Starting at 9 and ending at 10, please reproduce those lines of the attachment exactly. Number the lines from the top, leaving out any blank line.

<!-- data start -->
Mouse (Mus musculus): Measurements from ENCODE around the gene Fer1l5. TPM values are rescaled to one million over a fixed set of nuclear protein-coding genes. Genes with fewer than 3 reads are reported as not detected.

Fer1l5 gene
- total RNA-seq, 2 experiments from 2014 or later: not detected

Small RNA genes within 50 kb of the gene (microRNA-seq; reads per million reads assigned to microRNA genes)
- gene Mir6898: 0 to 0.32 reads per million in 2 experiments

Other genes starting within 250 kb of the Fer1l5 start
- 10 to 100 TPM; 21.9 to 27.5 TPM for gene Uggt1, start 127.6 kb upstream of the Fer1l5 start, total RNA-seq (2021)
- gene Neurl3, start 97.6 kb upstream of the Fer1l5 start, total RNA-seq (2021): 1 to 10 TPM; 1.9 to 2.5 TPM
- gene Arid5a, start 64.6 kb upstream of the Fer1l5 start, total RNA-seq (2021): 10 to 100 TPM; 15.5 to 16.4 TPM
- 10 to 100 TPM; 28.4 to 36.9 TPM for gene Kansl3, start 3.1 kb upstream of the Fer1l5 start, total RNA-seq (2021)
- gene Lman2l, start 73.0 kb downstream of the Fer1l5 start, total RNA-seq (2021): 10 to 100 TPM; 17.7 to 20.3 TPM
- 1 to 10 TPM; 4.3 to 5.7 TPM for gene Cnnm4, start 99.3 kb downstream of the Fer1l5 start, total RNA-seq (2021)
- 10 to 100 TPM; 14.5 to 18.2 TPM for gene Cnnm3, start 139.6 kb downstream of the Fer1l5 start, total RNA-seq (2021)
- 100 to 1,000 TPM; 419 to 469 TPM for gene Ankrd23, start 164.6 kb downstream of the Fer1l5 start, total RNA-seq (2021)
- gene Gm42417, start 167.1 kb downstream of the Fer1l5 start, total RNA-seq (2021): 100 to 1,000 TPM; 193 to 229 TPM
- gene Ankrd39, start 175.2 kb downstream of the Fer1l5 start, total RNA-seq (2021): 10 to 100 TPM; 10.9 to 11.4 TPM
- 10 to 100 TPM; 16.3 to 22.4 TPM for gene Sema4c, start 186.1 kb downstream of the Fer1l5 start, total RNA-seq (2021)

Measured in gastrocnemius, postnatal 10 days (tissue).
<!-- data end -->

- gene Arid5a, start 64.6 kb upstream of the Fer1l5 start, total RNA-seq (2021): 10 to 100 TPM; 15.5 to 16.4 TPM
- 10 to 100 TPM; 28.4 to 36.9 TPM for gene Kansl3, start 3.1 kb upstream of the Fer1l5 start, total RNA-seq (2021)